Being a professional athlete comes with a lot of stress on and off the field. You have to live up to the money you are making, perform at your best in front of large crowds of people and sometimes on national television. You have to be able to take the criticism and push on all while taking your body to the extreme. For athletes who play in very physically abusing sports like football and rugby, we are seeing trends of major abuse of opiate based painkillers.
The National Football League in America had some bad publicity last year when a class action suit was brought against them by ex-players for the amounts of prescription painkillers that were given to players to stay on the field. Many of the medications came through illegal means such as a trainer (not a medical doctor). The same issues are being seen now with the National Rugby League.
According to reports South Sydney Rabbitoh’s pair Dylan Walker and Aaron Gray almost lost their lives, only saved by the last minute when a friend rushed them to the hospital after he had noticed they had overdosed. The overdoses created major controversy through the Australian sport and is creating quite the story. As more and more anonymous insiders of the league begin to express their concern, it is becoming very obvious that the league has a serious health crisis on its hands.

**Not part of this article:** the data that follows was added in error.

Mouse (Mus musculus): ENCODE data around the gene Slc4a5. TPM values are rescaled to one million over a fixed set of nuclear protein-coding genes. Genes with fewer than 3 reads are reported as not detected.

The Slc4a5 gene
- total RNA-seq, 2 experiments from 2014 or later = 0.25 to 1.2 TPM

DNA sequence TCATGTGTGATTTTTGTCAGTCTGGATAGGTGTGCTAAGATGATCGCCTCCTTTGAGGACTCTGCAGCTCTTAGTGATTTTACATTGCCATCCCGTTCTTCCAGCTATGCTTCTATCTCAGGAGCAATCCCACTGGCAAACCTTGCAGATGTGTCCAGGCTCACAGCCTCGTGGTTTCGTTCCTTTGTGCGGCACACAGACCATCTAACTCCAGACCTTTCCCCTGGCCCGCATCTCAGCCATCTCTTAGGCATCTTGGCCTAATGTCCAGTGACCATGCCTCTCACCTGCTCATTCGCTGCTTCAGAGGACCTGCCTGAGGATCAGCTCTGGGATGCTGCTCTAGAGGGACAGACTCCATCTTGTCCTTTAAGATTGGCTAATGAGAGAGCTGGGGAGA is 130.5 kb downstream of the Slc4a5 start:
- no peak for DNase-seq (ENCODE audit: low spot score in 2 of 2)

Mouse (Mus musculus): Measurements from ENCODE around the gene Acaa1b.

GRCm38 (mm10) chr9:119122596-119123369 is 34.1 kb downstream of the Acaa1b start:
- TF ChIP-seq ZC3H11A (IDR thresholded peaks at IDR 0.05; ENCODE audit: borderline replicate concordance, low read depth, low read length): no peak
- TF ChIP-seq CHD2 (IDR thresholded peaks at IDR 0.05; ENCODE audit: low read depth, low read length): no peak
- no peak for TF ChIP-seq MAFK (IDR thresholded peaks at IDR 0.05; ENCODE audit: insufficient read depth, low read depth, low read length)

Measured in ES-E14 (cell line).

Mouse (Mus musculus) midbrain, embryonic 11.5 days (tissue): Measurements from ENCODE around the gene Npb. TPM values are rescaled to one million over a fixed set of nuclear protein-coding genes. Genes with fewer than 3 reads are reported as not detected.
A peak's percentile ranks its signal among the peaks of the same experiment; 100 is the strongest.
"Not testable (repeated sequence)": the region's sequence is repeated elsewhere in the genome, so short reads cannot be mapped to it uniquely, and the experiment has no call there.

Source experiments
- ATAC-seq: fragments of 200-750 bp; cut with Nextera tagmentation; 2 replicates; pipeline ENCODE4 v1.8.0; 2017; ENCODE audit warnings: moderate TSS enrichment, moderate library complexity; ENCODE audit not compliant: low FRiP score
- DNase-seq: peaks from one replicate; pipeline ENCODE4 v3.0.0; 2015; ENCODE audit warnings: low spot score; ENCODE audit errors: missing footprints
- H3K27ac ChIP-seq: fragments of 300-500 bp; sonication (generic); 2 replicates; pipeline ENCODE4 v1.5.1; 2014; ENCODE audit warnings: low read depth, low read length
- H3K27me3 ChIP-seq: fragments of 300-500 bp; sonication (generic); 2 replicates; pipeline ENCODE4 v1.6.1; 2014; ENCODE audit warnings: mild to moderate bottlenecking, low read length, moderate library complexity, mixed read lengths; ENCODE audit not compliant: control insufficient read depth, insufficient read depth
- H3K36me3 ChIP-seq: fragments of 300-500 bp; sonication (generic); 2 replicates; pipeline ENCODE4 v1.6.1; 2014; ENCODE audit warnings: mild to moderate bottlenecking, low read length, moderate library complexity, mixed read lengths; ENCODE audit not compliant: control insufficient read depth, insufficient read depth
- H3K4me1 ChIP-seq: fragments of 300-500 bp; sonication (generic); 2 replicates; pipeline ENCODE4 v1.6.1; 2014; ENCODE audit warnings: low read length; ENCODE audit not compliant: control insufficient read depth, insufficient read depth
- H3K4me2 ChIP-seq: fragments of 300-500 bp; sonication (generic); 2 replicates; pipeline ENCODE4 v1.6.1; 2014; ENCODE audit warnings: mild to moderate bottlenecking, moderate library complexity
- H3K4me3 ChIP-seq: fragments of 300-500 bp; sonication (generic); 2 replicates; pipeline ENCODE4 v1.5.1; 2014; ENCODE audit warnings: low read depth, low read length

According to Gavin Crosisca an AFL premiership player, former coach and now addiction counselor says that abuse of prescription drugs is a massive issue in the United States and that Australia is likely to follow suit. “I know from doing training and work in the US that it’s a huge issue for them,” said Crosisca, a recovering drug addict himself. “In terms of the abuse of drugs and painkillers, I still think we’re catching up to America. Painkillers, Oxycodone and so forth are a real issue over there.”
“What’s happened in America with the meth situation, 15 to 20 years ago, is only starting to rear its head here. So I think that’s the same with painkillers and prescription drugs. It’s coming for sure, don’t worry,” said Crosisca.
Staff members of different teams are beginning to speak out and share what is really going on behind closed doors. Besides anti-inflammatories and sleeping aids, painkillers are hugely abused in the sport. The hard part about stopping the abuse is the medications are legal in the system of players and since this is the case, it is hard to tell if players are using them as prescribed or if they are taking them to abuse, get high or party on. Either way the problem is relevant and it is sad that two players overdosing is what it took to bring the issue to the forefront but expect to see some serious drug policy changes made as the NRL has to clean up the mess made by the abuse of prescription opiates.